Potatoes are an extremely versatile and delicious crop that are easy to grow and relatively pest-free. High in potassium, vitamin C, and fiber, they are a starchy tuber in the nightshade family, native to the Americas. They tend to do well in elevated garden beds. Our galvanized steel planters provide a high quality and suitable environment for potatoes. Potatoes in raised garden beds generate much higher yields compared to traditional methods by taking advantage of soil depth and a good drainage system. By planting potatoes in raised garden beds, you are saving the effort of digging them and placing them in the ground. There are also benefits like fewer weeds, less tiling, and the ability to plant more potatoes together. Below is a guide on how to plant and grow potatoes in raised garden beds.
Potatoes are grown from other potatoes. It will help if you only use certified organic seed potatoes that are non-GMO or haven’t been treated with a growth enzyme. Avoid store-bought potatoes as they may not be certified disease-free, which introduces disease risk into your garden. Only small potatoes about the size of an egg should be planted whole. Otherwise, cut the potato into pieces a day before you plan to plant them, which will likely produce a higher yield.
Each piece of potato should be around 2 inches and contain 2 – 3 eyes. Eyes are the tiny sprouts from which potato plants form. Let the cuts dry in a cool and humid space for 2 – 3 days so that calluses form over the cuts, which will help mitigate rot. Once you have grown the seeds, you can save them from year to year, so you don’t have to repurchase them.
There are more than 200 varieties of potatoes sold in the US, and they come in varieties of russet, red, yellow, white, and blue. Among them are fingerlings, which are small oblong potatoes shaped like a finger. Fingerlings are small and come in many different varieties, making them suitable for raised garden beds. Below are some potato varieties that have been categorized.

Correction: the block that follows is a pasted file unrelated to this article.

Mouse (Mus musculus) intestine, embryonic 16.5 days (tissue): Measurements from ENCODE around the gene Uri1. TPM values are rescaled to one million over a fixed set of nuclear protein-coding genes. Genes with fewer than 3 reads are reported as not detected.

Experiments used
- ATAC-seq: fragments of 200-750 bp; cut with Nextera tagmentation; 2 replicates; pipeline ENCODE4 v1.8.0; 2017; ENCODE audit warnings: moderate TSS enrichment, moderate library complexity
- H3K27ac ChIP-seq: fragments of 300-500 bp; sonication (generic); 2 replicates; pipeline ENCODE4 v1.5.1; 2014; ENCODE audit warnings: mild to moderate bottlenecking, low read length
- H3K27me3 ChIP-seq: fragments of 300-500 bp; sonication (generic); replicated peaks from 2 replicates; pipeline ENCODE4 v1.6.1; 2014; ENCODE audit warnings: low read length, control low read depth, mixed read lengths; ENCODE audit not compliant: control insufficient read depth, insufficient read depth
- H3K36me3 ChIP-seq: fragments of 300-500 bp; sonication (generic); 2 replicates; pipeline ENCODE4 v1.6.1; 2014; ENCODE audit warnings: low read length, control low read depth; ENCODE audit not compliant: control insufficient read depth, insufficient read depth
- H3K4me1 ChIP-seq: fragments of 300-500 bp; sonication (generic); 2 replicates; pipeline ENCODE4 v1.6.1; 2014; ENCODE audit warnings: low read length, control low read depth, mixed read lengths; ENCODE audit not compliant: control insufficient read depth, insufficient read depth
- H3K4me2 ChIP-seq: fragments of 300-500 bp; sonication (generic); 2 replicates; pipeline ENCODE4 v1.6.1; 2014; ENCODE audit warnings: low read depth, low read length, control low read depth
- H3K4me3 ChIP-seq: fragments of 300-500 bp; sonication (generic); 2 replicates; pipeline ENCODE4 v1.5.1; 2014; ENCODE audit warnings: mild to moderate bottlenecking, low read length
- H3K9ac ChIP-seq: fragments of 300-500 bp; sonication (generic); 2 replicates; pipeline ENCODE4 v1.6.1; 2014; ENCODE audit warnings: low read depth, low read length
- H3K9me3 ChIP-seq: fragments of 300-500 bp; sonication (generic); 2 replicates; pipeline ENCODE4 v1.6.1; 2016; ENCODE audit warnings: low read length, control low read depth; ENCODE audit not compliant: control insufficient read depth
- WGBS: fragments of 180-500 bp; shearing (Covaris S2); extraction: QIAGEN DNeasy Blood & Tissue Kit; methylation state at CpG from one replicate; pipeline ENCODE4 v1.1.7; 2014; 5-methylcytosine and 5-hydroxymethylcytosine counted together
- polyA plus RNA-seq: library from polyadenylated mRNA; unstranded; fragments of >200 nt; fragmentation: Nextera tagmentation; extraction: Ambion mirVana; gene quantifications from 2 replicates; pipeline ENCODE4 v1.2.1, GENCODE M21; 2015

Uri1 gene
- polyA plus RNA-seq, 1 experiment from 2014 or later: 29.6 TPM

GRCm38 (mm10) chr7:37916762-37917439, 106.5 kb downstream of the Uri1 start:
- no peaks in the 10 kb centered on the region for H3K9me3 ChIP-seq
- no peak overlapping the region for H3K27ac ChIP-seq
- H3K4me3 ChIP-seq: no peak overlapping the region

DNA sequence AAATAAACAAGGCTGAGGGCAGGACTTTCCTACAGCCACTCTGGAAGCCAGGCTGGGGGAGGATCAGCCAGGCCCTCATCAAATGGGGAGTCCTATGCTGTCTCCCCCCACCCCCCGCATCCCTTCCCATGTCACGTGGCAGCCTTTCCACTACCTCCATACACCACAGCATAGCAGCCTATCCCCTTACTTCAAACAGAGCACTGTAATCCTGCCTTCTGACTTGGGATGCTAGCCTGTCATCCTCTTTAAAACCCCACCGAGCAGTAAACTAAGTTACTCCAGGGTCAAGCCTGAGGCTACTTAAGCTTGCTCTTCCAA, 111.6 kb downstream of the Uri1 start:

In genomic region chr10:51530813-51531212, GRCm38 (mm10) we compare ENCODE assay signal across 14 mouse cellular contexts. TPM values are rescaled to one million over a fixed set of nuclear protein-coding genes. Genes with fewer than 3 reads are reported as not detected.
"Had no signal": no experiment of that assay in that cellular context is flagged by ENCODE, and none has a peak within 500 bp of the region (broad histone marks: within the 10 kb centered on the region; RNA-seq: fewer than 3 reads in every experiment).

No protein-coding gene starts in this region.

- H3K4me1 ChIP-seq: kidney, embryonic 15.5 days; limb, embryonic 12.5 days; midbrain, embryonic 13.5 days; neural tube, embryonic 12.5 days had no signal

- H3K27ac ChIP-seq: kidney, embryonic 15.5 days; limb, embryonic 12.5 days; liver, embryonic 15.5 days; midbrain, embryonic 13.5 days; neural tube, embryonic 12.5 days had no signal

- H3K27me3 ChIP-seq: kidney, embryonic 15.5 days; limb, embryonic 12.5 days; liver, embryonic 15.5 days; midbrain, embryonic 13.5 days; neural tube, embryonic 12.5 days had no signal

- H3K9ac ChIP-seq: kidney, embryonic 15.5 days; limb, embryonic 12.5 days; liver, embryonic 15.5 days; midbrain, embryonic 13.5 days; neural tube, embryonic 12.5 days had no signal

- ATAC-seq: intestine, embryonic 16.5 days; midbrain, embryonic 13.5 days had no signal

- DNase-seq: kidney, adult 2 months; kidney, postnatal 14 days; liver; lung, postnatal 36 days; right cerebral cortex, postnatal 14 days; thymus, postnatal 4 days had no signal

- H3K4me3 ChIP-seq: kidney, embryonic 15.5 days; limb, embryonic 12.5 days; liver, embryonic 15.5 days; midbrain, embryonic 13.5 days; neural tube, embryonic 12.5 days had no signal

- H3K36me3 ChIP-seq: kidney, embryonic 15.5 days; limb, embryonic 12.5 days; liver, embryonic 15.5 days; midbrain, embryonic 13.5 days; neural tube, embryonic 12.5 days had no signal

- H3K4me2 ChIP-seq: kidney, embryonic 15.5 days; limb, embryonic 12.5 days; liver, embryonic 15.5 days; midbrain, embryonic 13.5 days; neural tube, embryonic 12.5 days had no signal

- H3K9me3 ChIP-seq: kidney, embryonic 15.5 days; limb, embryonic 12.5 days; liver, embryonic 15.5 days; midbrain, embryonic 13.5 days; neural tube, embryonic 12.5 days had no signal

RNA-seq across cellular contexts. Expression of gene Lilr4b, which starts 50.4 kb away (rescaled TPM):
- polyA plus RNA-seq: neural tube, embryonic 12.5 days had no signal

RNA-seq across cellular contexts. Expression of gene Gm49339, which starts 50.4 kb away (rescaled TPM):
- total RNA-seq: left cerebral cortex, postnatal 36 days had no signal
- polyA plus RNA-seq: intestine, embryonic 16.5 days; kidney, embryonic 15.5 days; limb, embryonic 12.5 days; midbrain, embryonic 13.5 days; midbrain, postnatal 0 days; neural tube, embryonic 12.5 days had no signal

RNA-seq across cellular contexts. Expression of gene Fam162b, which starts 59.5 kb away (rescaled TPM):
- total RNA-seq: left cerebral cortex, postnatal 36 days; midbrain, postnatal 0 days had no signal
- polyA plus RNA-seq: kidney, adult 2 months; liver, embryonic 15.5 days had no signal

Early Season Potatoes: Reach maturity within 75 – 90 days. Very popular among gardeners.
- Yukon Gold – most well-known and has a buttery texture
- Norland – red-colored potato that is resistant to scab
Mid-Season Potatoes: Reach maturity within 95 – 110 days.
- French Fingerling – rose-colored, smooth texture and rich flavor
- Gold Rush – russet skin and white flesh, a favorite for making fries
- Red Pontiac
Late Season Potatoes: Matures within 120 – 135 days. Best suited for late summer to autumn.
- All Blue
- Carola – favorite of potato lovers, retains taste even after months of storage
- German Butterball – mild flavor and very tender
- Purple Peruvian
IDEAL CONDITIONS FOR GROWING
Soils: Potatoes are best planted in rows. The ideal soil for potatoes is a loose loam that holds moisture while also draining well. They are mildly acidic, preferring a soil pH of 5.6 – 7. However, potatoes are a sturdy crop and can adapt to most conditions. Soils mixed with organic matter improve results. Make sure to situate the potatoes in a place where they will receive approximately 6 hours of sunlight. A soil pH that is too high will cause scabbing, so place straw on top of the soil to keep it acidic and prevent scabs from forming.
Temperature: Potatoes prefer cool weather and are planted in early to mid-April to be harvested in early Summer. Make sure the temperature reaches at least 45 – 50 degrees. Avoid planting them too early, as they can rot when planted in cold, water-logged soil. In the southern states, potatoes can be grown in the early winter or late fall. For more detailed information, consult a planting guide on the best times to plant potatoes in your area.
Fertilizer: Potatoes have a moderate demand for fertilizer. You should choose a fertilizer that has higher potassium and phosphate levels than nitrogen levels. Too much nitrogen content will inhibit root production, resulting in huge plants with small potatoes.